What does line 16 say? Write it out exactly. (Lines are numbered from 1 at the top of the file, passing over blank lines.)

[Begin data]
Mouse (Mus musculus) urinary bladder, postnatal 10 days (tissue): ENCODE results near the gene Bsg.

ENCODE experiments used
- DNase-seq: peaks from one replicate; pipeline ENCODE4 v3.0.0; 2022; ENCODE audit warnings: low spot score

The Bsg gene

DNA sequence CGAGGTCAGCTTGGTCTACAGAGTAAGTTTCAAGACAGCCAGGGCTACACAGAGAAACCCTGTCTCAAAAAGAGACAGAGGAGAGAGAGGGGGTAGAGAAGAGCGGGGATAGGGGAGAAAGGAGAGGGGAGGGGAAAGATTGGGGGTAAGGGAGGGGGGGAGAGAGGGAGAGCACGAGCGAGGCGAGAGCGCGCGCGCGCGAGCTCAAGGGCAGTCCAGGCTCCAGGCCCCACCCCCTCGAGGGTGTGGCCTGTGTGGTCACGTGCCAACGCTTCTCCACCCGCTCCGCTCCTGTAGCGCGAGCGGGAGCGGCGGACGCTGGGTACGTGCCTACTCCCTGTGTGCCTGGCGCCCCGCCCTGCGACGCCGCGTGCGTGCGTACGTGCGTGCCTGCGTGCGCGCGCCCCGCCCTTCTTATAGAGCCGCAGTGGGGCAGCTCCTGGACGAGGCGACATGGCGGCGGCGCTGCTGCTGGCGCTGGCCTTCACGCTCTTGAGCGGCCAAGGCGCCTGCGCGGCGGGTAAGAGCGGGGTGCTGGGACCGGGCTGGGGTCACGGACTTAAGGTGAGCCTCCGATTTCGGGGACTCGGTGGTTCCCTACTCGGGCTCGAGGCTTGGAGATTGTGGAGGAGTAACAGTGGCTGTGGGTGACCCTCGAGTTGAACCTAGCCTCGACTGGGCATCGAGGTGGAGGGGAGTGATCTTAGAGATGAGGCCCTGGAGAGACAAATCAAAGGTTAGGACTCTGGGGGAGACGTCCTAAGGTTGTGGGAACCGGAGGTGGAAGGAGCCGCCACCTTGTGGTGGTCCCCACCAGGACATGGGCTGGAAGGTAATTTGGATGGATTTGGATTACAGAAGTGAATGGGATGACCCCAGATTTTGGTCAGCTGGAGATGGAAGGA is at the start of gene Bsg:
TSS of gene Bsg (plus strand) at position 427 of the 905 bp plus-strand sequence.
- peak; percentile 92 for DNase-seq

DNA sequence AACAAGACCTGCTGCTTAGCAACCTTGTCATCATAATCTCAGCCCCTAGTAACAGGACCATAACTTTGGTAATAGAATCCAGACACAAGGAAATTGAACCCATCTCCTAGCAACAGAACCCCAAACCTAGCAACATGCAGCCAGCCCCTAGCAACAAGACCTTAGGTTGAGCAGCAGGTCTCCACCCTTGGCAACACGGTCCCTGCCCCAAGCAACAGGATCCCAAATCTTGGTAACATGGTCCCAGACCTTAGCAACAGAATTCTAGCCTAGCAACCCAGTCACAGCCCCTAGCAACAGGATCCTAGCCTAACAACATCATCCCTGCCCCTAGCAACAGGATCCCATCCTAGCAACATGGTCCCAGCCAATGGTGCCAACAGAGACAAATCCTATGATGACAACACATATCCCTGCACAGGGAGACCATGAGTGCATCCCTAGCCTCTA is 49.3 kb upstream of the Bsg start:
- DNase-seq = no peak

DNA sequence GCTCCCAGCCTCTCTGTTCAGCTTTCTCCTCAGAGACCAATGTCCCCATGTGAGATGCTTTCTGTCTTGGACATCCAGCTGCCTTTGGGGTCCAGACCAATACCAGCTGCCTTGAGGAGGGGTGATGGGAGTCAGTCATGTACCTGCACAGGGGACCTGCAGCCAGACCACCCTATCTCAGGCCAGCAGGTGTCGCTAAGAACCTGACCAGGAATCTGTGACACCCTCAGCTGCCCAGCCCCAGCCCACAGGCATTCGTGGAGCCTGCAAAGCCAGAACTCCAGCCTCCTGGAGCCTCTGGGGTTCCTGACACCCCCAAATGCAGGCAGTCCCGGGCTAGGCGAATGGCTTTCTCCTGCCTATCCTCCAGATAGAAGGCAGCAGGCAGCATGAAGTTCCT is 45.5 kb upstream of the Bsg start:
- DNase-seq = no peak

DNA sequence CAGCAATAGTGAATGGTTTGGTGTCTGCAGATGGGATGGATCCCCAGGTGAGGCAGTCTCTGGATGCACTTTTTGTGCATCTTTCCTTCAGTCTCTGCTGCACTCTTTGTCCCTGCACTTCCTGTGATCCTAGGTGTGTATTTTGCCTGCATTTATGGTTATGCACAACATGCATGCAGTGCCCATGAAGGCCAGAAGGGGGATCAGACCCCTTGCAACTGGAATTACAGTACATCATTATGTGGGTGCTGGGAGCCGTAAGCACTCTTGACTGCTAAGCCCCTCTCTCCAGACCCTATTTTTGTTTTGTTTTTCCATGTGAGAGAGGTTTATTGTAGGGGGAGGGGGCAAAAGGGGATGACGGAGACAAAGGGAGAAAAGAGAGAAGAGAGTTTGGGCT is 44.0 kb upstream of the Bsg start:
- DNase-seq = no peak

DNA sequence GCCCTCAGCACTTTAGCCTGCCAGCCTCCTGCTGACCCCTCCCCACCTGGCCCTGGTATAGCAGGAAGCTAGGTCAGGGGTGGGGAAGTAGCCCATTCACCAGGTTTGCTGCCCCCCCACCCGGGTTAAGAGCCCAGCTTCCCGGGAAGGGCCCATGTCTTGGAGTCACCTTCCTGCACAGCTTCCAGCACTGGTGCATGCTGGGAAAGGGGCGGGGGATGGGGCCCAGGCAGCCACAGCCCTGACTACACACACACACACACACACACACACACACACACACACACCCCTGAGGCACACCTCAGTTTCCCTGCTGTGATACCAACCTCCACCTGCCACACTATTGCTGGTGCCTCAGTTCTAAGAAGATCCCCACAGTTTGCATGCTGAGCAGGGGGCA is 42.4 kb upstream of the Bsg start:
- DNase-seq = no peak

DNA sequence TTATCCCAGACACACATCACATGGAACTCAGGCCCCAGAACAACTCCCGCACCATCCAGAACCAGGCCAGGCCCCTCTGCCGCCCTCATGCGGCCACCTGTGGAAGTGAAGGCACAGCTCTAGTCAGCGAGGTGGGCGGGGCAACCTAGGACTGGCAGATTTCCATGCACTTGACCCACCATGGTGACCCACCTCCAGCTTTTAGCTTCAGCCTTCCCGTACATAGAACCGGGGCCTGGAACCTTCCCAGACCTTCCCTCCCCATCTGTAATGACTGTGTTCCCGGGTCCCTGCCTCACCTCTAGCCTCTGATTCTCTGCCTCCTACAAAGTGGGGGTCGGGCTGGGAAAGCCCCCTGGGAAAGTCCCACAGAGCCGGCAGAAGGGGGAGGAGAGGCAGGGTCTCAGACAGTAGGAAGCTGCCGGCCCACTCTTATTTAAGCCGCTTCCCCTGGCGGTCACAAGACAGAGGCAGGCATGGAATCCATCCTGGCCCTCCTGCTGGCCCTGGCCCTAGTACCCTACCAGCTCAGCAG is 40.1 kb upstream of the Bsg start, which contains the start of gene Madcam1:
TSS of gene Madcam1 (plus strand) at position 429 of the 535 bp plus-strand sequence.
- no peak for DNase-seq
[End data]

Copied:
DNA sequence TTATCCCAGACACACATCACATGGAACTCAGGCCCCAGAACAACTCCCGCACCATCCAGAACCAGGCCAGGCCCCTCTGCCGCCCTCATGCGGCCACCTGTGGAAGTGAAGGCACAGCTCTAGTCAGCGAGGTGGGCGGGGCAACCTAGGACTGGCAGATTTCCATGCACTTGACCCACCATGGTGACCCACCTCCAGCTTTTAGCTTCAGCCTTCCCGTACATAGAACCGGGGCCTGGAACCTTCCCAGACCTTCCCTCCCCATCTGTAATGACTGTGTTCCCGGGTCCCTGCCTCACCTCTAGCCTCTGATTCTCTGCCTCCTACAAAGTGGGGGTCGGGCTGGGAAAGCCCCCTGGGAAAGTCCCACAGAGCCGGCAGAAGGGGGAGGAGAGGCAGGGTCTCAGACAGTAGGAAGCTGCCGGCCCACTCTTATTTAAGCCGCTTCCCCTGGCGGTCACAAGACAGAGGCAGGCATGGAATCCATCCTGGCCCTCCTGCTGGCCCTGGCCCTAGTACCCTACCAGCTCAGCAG is 40.1 kb upstream of the Bsg start, which contains the start of gene Madcam1: